The neutrino puzzle began with a pioneering and ultimately Nobel Prize winning experiment conducted by US scientist Ray Davis beginning in the 1960s. He observed far fewer neutrinos arriving at the Earth from the Sun than solar models predicted: either solar models were wrong, or something was happening to the neutrinos on their way. [CERN]

In 1969, Bruno Pontecorvo and Vladimir Gribov theorized that the neutrinos weren’t disappearing, they were changing their flavors mid-journey. Though physicists were looking for one type, they weren’t finding what they ordered.

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In the Universe’s Decisive Battle, Why Did Matter Prevail Over Antimatter?

By Andrew Moseman | May 21, 2010 11:13 am

TevatronAs opposed to simply energy, the universe is also made of stuff. Not a whole lot of stuff, mind you, at least if you compare the matter we experience to the vast emptiness of space or the preponderance of dark matter. But enough.

The continued prevalence of matter has long been one of my favorite attributes of the universe, given that it allows for the existence of galaxies, and Guinness. However, it’s the source of confusion to physicists. In short, there should have been equal amounts of matter and antimatter present at the creation of the universe, which doesn’t make sense:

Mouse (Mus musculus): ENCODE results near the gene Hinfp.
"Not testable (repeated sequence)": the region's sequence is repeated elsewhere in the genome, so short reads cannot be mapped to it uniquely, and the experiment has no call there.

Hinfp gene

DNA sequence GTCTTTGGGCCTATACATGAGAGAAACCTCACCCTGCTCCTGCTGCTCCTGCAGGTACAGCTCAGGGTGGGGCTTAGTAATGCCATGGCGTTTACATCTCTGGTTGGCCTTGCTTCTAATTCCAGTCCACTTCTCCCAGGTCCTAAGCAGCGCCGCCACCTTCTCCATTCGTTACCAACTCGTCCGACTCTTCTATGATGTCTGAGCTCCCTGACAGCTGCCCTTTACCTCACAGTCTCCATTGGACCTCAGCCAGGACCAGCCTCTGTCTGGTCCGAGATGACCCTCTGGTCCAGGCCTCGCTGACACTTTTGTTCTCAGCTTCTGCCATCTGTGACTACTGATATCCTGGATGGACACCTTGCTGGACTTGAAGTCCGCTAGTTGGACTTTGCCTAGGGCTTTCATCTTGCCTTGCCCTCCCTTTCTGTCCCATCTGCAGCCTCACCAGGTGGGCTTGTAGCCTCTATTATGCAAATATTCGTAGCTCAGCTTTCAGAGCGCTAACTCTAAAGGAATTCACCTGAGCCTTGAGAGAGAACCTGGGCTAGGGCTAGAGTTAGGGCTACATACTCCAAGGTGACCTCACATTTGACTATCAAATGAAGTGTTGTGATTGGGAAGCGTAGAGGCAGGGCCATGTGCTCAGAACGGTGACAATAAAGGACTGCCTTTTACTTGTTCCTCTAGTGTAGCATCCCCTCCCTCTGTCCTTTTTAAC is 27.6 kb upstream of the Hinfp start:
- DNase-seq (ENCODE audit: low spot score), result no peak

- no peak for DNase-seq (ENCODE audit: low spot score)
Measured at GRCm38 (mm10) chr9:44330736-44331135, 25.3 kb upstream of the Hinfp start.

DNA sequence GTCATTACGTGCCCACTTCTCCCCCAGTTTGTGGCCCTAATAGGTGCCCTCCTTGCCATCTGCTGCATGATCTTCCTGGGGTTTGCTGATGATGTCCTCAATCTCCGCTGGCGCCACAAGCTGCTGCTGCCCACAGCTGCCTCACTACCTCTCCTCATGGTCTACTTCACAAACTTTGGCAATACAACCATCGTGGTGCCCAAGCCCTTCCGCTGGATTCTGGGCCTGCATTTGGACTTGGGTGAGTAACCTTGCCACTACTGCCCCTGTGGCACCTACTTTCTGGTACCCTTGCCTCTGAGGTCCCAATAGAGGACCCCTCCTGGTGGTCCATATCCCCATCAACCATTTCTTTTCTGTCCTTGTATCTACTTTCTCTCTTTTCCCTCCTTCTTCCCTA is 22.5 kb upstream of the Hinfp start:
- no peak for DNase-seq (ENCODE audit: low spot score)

If matter and antimatter had come out even in those first moments, they would have instantly destroyed each other, leaving nothing but energy behind [TIME].

But they didn’t; as sure as I’m sitting here, matter won out. And this week, at the Tevatron particle smasher in Illinois, a new clue to the problem has emerged. In a study for Physical Review D, physicist Dmitri Denisov and his colleagues explain that in long-running proton-antiproton collisions (nearly 8 years of them), they saw a slight favoritism toward normal matter in a particular place: